Don’t sent children to mainstream schools: Muslim preacher tells parents
A news report has emerged that a Muslim preacher in Kozhikode in Kerala has suggested Muslim parents to not send their children to mainstream schools as these schools were “conspiring to wean students away from their religion”. He also encouraged them to home school their children so that they could be brought up in an Islamic way, The Times of India reported.
The controversial speech by Abdul Mohsin Aydeed, an extreme Salafi in the group of Shansudeen Fareed, surfaced on Sunday. Though the exact date of speech, uploaded in edawa.net, is not known, it has some veiled reference to the Peace School row.
“Our children should be taught what Allah’s messenger has dictated us. We don’t need anyone’s help to do it. No government or police have the right to tell us how to bring up our children,” Aydeed said, according to the TOI report.
“Our scriptures direct us to respect Allah, his prophet and his religion. Are such things there in your text books? If standing by Islamic teachings is extremism, then we are the spokespersons of extremism,” Aydeed said.
“Not just the country, but the entire world may turn against you. But they cannot do any harm to you unless Allah wishes so,” he said.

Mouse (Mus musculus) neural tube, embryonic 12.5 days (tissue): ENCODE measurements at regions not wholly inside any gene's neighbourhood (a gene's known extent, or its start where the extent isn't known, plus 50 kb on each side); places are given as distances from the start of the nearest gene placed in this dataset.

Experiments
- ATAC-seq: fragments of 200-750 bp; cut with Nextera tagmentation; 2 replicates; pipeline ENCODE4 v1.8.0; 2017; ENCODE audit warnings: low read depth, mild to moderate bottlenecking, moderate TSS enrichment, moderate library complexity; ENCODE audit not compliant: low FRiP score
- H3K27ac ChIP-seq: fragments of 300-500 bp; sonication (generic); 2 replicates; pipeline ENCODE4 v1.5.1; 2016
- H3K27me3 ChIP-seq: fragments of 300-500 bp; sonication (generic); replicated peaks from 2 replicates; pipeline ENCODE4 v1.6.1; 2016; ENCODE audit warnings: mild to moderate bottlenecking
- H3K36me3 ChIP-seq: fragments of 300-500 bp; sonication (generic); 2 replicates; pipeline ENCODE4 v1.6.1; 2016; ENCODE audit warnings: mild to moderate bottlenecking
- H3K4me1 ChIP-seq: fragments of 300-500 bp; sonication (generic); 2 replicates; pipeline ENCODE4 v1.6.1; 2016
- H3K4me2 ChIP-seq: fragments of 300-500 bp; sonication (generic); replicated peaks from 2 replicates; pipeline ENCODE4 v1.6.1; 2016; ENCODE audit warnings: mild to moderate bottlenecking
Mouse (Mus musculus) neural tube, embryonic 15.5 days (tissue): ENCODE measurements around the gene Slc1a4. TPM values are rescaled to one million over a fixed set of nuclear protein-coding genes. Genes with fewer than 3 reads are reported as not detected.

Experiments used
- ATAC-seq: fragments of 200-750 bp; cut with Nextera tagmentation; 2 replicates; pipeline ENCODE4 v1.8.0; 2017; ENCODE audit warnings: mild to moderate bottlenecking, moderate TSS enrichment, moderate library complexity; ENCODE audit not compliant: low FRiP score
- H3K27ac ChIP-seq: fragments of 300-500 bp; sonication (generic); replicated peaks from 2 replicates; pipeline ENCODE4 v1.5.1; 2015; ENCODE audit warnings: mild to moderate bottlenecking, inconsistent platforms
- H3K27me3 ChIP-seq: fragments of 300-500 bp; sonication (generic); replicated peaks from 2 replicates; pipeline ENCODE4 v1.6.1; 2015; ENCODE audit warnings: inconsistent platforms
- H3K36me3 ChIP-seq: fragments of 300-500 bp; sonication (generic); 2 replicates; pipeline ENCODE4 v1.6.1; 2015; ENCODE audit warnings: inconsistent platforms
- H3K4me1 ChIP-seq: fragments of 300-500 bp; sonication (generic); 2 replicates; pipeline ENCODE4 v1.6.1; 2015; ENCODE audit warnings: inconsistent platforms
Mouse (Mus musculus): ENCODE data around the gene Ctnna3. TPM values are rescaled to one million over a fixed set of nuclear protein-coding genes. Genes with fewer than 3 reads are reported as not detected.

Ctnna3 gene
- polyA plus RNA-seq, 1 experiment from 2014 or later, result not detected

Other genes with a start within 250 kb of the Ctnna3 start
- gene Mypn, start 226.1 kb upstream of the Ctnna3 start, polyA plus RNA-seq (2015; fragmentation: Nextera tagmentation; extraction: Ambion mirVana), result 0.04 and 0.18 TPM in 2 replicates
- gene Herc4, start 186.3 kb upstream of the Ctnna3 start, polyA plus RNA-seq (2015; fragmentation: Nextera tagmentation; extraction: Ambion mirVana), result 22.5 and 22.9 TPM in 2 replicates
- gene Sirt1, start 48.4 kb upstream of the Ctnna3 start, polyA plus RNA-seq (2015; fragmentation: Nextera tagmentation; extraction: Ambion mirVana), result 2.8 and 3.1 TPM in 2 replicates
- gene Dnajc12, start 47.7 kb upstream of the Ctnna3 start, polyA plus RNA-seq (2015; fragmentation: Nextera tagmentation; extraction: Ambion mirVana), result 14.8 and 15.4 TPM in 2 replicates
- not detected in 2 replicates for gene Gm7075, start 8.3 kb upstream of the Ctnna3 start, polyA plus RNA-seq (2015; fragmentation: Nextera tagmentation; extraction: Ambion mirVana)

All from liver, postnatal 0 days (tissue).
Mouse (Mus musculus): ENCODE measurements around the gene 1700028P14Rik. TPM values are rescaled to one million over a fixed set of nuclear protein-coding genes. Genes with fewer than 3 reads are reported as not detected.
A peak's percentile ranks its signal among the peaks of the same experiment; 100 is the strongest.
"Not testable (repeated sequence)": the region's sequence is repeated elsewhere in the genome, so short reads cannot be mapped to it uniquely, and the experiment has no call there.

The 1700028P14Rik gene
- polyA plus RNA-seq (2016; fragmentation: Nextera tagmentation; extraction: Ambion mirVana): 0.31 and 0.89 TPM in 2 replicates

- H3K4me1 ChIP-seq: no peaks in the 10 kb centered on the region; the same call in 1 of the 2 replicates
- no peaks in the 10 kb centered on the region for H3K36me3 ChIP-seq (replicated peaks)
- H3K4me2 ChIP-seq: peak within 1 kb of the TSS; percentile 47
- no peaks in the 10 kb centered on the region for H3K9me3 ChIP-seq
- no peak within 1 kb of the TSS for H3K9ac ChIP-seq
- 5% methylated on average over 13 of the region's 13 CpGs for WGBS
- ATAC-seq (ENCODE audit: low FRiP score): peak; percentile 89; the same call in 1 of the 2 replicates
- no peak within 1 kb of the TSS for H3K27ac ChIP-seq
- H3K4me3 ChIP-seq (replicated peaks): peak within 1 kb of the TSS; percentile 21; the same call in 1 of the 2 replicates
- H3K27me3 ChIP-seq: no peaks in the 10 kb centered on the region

Last week, an FIR was filed against the Peace International School in Kochi, for promoting enmity among different groups on the basis of religion. Portions of some of the textbooks taught in the school leaked by parents and others to the media revealed that the textbooks promoted Islamic orthodoxy.
Islamic schools are not a novel concept. Even in the UK and the US, such schools are flourishing, according to news reports.
However, experts fear that such faith schools can create a culture of isolation, in which there is less cooperation between schools and a disregard of wider community responsibilities.
In a mainstream educational institution where teachers are appointed without reference to faith or background; where the management represents the whole community, and not just a small section of it; and where pupils come from the widest set of backgrounds, it would help in raising tolerant, secular and broad-minded citizens.